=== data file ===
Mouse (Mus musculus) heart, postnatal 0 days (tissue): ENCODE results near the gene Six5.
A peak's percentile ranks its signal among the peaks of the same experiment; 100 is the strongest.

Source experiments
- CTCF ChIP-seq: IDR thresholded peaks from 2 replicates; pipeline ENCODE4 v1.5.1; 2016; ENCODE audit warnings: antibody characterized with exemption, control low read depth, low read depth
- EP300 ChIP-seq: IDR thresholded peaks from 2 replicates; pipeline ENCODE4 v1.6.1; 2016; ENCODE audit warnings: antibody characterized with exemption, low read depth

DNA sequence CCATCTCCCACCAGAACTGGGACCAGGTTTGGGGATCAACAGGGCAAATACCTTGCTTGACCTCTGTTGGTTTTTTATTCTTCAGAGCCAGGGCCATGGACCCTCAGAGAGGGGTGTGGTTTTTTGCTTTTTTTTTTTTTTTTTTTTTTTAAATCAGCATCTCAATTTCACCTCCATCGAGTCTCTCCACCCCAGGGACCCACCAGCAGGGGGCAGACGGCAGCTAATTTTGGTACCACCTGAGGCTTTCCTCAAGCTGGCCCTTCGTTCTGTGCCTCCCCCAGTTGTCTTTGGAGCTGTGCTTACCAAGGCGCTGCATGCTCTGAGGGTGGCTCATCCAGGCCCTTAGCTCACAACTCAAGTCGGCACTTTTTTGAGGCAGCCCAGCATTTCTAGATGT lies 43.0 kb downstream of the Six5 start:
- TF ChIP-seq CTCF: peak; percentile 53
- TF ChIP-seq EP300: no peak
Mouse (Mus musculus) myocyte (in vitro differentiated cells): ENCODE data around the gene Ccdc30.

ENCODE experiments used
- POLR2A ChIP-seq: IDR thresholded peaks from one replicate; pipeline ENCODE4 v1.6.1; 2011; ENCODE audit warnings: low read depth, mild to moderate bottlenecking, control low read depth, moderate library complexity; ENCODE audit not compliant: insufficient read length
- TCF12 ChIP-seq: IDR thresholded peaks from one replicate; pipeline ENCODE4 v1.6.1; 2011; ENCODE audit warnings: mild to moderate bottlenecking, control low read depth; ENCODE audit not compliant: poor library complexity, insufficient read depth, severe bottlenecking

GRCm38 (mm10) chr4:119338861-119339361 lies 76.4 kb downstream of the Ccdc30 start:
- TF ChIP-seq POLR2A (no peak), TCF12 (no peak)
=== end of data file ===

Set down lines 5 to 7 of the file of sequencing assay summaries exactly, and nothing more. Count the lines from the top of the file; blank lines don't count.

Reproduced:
- EP300 ChIP-seq: IDR thresholded peaks from 2 replicates; pipeline ENCODE4 v1.6.1; 2016; ENCODE audit warnings: antibody characterized with exemption, low read depth

DNA sequence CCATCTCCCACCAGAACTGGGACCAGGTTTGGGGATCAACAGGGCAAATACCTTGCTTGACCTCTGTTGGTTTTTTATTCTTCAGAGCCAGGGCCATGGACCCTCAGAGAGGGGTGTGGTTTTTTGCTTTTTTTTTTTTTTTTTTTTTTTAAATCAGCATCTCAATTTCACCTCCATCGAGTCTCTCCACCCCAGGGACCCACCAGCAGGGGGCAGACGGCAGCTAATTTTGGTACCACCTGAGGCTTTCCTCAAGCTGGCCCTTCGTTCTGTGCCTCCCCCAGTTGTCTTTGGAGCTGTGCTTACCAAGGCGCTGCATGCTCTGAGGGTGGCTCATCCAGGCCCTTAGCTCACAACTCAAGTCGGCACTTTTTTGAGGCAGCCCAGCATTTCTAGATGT lies 43.0 kb downstream of the Six5 start:
- TF ChIP-seq CTCF: peak; percentile 53